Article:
In over a decade of scrutinising the Mayor’s transport strategies, the London Assembly Transport Committee has made some excellent recommendations on cycling, walking, the taxi & private hire industries, the underground, overground and buses.
Staying ahead of key issues has been the focus of our work and one growing problem on our roads is set to ignite much discussion in the coming years – which is why we are investigating. Combined with London’s growing population, the increase in vans and their congestion impact on London’s roads is an issue policymakers must grapple with urgently.
According to Department of Transport figures, van use increased by 13 per cent between 2012 and 2014, while HGV numbers have remained the same (see chart below).
During peak hours in London, one in five vehicles on the roads is a van, as opposed to HGVs, which make up roughly 7 per cent of the total number of vehicles – and that trend is expected to continue. Transport for London (TfL) estimates the number of vans on London’s roads will increase by 22% between 2011 and 2031.
- The growth in internet shopping is one obvious cause. Vans often provide the final leg of the journey for goods ordered online.
- The rise in self-employed people could be another, with more UK vans now privately-owned than company-owned.
- Operating restrictions and the costs associated with using HGVs may also provide an explanation.
What can be done?
TfL is developing a strategy to ensure, as far as possible, that deliveries are made by the right vehicle, to the right place, at the right time. This includes encouraging suppliers to use more sustainable modes of transport, particularly for the “last mile” (electric bikes, for example), consolidating deliveries (four London boroughs have recently trialled consolidation centres to reduce urban freight traffic) and retiming deliveries so journeys are not always made at peak times.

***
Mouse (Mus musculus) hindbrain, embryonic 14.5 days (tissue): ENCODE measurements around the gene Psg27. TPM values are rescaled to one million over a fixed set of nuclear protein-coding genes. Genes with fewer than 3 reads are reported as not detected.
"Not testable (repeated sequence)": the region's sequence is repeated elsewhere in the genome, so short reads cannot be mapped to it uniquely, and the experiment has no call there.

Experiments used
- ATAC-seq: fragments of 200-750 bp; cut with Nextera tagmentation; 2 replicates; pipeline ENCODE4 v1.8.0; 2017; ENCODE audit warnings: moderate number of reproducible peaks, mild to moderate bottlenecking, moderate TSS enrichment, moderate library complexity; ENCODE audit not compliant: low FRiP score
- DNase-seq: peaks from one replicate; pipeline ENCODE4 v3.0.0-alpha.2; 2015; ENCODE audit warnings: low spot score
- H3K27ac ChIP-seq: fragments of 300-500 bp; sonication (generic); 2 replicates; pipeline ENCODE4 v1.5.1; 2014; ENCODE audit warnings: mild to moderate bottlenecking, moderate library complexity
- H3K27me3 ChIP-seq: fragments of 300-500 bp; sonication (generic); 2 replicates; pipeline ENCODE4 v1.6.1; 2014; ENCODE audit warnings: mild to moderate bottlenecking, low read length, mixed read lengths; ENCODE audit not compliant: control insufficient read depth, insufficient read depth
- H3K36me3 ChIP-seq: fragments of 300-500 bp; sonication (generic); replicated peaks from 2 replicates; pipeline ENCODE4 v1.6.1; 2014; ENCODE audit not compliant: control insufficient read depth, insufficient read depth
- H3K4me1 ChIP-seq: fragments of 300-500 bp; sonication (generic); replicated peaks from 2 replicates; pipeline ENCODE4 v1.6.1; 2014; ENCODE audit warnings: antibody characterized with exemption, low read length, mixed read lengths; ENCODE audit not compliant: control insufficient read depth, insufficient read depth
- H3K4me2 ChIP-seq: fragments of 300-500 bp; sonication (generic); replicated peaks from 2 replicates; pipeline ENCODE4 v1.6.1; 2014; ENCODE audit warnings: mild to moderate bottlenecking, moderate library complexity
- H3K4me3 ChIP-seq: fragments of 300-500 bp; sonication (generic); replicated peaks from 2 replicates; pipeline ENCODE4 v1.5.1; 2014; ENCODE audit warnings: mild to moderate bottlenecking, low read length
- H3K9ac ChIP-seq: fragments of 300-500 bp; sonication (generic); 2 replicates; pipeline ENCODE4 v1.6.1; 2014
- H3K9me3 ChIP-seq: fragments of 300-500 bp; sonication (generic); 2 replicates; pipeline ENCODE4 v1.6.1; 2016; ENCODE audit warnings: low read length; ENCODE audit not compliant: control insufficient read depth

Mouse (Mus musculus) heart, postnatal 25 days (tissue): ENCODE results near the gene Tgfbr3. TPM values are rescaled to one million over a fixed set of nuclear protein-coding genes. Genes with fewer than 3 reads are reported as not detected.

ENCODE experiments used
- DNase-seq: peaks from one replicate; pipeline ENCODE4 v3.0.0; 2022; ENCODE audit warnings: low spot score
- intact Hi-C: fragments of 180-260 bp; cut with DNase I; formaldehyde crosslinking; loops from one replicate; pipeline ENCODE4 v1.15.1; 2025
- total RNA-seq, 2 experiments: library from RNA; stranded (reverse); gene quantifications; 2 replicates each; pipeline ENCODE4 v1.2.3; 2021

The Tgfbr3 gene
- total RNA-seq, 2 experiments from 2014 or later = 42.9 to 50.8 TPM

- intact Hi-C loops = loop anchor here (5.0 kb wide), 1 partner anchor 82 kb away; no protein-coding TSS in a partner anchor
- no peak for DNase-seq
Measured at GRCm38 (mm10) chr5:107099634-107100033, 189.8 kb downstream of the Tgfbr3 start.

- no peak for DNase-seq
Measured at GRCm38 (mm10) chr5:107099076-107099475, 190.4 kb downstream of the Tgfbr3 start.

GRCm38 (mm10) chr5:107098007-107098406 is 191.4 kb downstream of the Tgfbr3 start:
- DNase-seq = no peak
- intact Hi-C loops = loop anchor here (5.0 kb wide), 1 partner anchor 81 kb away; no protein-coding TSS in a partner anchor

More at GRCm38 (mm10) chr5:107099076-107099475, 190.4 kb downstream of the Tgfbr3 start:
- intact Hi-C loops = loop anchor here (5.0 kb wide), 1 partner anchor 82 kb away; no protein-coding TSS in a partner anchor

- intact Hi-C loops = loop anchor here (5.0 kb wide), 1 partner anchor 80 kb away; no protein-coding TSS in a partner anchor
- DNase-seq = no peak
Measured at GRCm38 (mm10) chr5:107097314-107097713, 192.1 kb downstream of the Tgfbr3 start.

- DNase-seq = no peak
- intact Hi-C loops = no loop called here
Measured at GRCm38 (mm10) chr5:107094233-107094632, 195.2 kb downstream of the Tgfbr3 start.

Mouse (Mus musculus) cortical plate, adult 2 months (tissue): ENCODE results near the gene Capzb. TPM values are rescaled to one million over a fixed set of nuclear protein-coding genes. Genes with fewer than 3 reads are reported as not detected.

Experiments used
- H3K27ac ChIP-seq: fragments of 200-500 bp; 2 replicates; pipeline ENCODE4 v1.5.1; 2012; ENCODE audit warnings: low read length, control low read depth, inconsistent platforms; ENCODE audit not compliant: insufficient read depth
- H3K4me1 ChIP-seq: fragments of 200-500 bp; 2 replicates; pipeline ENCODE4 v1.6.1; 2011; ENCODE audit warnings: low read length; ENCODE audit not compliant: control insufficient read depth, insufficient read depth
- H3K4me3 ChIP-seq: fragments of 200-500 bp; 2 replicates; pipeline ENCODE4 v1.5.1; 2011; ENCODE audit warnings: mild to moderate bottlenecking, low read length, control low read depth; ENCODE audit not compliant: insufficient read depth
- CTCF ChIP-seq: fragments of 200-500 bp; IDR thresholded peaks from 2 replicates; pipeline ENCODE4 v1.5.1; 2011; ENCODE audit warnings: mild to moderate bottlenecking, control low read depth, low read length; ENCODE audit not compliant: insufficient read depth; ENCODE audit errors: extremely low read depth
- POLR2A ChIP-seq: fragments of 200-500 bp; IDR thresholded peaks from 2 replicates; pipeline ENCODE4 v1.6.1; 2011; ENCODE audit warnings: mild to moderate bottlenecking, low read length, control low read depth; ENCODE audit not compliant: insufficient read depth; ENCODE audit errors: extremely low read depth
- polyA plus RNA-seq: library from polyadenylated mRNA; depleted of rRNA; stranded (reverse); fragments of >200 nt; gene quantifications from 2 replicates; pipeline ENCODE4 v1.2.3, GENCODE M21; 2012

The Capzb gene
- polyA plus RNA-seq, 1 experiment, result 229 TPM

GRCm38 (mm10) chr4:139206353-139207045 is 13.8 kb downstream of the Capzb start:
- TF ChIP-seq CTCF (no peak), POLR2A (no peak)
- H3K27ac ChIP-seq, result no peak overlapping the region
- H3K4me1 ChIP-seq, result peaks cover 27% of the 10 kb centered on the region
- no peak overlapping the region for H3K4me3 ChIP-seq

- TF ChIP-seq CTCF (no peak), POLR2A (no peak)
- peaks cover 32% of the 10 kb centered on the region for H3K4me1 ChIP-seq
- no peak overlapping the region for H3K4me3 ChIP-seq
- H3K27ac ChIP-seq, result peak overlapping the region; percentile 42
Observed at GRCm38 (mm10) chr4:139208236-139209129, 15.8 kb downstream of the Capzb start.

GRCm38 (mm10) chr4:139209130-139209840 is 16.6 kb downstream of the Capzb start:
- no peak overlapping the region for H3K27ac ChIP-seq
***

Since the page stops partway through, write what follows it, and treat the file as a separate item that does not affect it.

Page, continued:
While this growth in e-commerce is set to continue, the sector is evolving with the rise of “click and collect” and items like books and DVDs now increasingly being delivered electronically. Analysts – Planet Retail – predict 76 per cent of UK online shoppers will use click and collect by 2017.
But not all vans are used for deliveries. Tradespeople often rely on vans to carry out their day-to-day business. So, how will TfL and local councils help to support these businesses while trying to reduce the ‘vandemonium’?
Where do drones fit into this picture? Amazon and Google have both made their intentions to use drones in the supply chain very clear. While they may help improve delivery networks, particularly if legislation is introduced, the risks attached to them could far outweigh the benefits – as could the costs.
All these issues will be on the table when the Transport Committee begins its investigation into commercial traffic, at a public meeting on the 9th of September.
Do you have strong feelings about this issue? Can you provide a solution? If so, we want to hear from you: email your submission to email@example.com and come along to the meeting on the 9th.